Is Creative Writing Random ?

“Mountains multiply, streams double back-I doubt there is even a road,Willows cluster darkly, blossoms shine-another village ahead” (Lines from Columbia Book of Chinese Poetry, written by 12th c Chinese poet Lu Youand translated by Watson.) Chinese gardens have endless complicated networks of connecting and separating, loose, unexpected and zigzag pathways that create mystical, dense yet meaningful spaces. Qing scholar Shen Fu, an expert on garden aesthetics said: “sometimes you conceal, sometimes you reveal, sometimes you work on the surface, sometimes in depth.” Not just the gardens, but this interconnected almost rhythmic flow is found in Chinese patterns of thought, architecture, the unpredictable melodies in Chinese music and even their poetry and prose. When we play with ideas, designs, research findings, personal memories, typography, myths, metaphors, pictures and other such tools, we could either be absolutely baffled by the chaotic possibilities of allowing ourselves to be led to a world of creation or we could understand that chaos is the seedbed of creation and allow our minds feel inspired by the uncertainties. A creative mind allows itself to be free and give in to elements of chance, randomness and unpredictability. We use creative heuristics and in most caseswe hardly know how our own mind functions and thus we are unable to permit our true creative potential to rise to the surface and become a conscious attitude in our everyday lives.Randomness, unpredictability and chance can be subtly disciplined or strategically structured and creative practices can be research led, whether conceptual or experimental. This can allow us to be discerning, help us ask better questions, analyze the answers and create smarter, oddly meaningful alternate worlds and color them with bold and playful imagery. Combining critical modes of thought and knowledge with the spontaneous overflow of ideas can result in innovative ways of expanding the written form of expression. Thus, the randomness of creativity does not necessarily put it beyond the reach of scientific reasoning or critical constraints. Creativity is as complex and enigmatic as the universe itself and mostly beyond definition. The paradox between the natural flow of thoughts and scientific scrutiny defines the new emergence of the all-pervasive modern human consciousness.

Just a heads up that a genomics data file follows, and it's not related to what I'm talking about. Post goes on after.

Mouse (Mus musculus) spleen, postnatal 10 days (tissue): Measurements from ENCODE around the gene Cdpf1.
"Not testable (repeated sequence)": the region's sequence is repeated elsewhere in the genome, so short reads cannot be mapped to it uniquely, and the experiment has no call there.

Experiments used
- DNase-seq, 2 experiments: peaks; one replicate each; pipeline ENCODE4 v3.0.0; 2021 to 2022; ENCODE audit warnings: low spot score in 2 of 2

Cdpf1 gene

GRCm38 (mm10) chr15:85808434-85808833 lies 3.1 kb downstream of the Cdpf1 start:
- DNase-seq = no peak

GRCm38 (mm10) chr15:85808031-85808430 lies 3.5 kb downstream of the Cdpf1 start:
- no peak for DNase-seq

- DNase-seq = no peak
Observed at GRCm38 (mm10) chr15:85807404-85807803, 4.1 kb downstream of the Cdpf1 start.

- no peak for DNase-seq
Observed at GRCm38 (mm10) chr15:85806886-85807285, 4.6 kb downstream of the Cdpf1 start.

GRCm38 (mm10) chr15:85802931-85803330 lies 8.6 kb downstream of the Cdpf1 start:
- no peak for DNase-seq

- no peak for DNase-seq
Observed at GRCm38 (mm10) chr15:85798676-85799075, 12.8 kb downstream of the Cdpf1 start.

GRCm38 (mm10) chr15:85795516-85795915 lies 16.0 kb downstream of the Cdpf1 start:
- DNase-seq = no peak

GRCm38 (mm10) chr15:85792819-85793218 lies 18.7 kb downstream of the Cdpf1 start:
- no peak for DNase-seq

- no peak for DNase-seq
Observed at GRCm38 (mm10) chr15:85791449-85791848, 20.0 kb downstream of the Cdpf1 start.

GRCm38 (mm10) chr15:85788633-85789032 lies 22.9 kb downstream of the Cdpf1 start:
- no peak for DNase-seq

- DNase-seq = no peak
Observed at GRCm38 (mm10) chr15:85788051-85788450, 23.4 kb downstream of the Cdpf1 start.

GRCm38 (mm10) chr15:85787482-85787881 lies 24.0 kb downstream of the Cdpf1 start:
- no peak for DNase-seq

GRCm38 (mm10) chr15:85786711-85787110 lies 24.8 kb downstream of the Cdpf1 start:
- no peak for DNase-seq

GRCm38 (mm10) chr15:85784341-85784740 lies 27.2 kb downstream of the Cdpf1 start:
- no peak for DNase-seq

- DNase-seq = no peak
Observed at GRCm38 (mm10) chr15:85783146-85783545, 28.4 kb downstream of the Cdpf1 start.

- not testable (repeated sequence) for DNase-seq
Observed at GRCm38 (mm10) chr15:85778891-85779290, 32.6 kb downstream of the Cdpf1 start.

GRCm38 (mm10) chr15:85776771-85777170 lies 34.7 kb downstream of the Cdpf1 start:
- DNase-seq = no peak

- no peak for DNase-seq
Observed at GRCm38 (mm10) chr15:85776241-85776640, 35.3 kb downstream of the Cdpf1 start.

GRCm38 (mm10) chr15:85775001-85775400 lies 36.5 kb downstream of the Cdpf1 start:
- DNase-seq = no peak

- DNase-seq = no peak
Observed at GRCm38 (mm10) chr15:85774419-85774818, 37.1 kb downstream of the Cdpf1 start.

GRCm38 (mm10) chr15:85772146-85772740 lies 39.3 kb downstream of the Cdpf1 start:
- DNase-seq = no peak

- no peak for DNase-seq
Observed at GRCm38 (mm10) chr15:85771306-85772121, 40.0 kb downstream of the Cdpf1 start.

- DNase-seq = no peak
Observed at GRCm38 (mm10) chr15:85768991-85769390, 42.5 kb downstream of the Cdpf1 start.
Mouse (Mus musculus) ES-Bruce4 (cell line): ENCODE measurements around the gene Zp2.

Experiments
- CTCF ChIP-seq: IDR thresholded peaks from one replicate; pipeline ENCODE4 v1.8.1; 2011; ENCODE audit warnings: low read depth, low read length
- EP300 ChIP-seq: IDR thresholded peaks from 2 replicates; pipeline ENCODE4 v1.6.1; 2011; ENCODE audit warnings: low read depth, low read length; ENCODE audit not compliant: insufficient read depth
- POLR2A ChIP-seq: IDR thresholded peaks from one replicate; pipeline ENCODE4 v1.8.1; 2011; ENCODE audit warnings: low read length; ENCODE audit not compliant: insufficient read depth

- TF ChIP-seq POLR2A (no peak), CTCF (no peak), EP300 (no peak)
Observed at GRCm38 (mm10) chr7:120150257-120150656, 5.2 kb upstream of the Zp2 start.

Designing Ideas : Introducing new paradigms of artistic thinking and conceptualization

“Painting picture by picture, I followed the impressions my eye took in at heightened moments. I painted only memories, adding nothing, no details that I did not see. Hence the simplicity of the paintings, their emptiness.”-Edvard Munch

Norway’s symbolist painter Edvard Munch expressed his tormented state of mind through his paintings and his writings. Psychomachia or the war within the soul surfaced in all his works andcreated deeply personal yet strangely beautiful dark graphic visuals.

On the other hand, when we read some of the translations from the Zhuangzi (476-221 BC)- thebook of ancient Chinese texts consisting of fables, poems, allegories and stories-the peculiar imagination and the rather wild flow of transformative thoughtstransport us to another universe.

When we study such works in the current context of wanting to quickly sift through ideas, images, words or sounds we are endeavoring to devise a new way of releasing newly awakened ideas. We are attempting to envision and create a new discipline through the multiple acts of looking, investigating, interpreting visual drafts by flipping sensations or integrating sensory modalities in our work. We begin by looking for physical presences of ideas and thus gathering pictorial blueprints and during the process we realize that our ideas are more like the senses than mental images. Our ideas become embedded in visual language that is shaped and lighted by engaging our consciousness to colors, textures, space, culture, ethics and memories and thusour personal universe is projected through narratives that are evocative and honest.

Charles Darwin showed us how new species could evolve through a process of blind variation and selective retention. Following a similar principle, American social scientist Donald Campbell argued that such a model could be used for the creative thought process. Whilst Campbell was apprehensive that the term blind could cause some problems-he and others after him have considered using terms such as chance, aleatoric, unrestricted, fortuitous as alternatives for “blind”. There is always something blind, random and spontaneous in a true creative process.

So let us all open our eyes, one at a time and view the world and see what perhaps no one else is seeing. Let us shift meanings, perspectives and become aware of the possibilities. Let us learn how to see and connect the unconnected and make our thoughts visible. Let us model creative thoughts by transforming the world around us.